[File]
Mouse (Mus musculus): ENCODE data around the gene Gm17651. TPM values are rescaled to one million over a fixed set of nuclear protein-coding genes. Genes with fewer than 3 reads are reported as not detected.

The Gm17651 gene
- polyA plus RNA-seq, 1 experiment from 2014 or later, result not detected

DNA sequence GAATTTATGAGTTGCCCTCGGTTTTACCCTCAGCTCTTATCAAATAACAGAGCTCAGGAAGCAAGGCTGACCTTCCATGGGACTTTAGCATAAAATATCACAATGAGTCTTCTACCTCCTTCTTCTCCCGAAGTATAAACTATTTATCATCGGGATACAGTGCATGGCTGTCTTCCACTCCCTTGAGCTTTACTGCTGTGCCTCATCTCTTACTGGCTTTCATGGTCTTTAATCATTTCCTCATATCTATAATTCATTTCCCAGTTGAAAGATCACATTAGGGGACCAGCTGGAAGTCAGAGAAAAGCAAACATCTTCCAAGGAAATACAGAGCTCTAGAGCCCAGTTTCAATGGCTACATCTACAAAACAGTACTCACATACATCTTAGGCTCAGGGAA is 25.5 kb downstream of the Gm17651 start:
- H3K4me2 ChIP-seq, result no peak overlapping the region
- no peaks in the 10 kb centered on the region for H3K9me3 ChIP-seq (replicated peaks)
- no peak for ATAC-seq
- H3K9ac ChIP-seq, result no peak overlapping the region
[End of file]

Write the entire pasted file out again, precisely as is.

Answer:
Mouse (Mus musculus): ENCODE data around the gene Gm17651. TPM values are rescaled to one million over a fixed set of nuclear protein-coding genes. Genes with fewer than 3 reads are reported as not detected.

The Gm17651 gene
- polyA plus RNA-seq, 1 experiment from 2014 or later, result not detected

DNA sequence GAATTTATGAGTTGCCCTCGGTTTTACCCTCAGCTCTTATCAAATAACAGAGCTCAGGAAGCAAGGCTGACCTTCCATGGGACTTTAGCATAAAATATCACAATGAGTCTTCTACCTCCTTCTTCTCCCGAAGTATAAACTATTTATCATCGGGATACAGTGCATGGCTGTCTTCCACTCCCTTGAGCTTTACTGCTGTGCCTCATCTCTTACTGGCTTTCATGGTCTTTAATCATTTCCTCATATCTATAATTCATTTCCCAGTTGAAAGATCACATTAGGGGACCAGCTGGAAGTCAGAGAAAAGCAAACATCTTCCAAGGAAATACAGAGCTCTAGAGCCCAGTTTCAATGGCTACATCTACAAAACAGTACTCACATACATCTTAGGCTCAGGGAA is 25.5 kb downstream of the Gm17651 start:
- H3K4me2 ChIP-seq, result no peak overlapping the region
- no peaks in the 10 kb centered on the region for H3K9me3 ChIP-seq (replicated peaks)
- no peak for ATAC-seq
- H3K9ac ChIP-seq, result no peak overlapping the region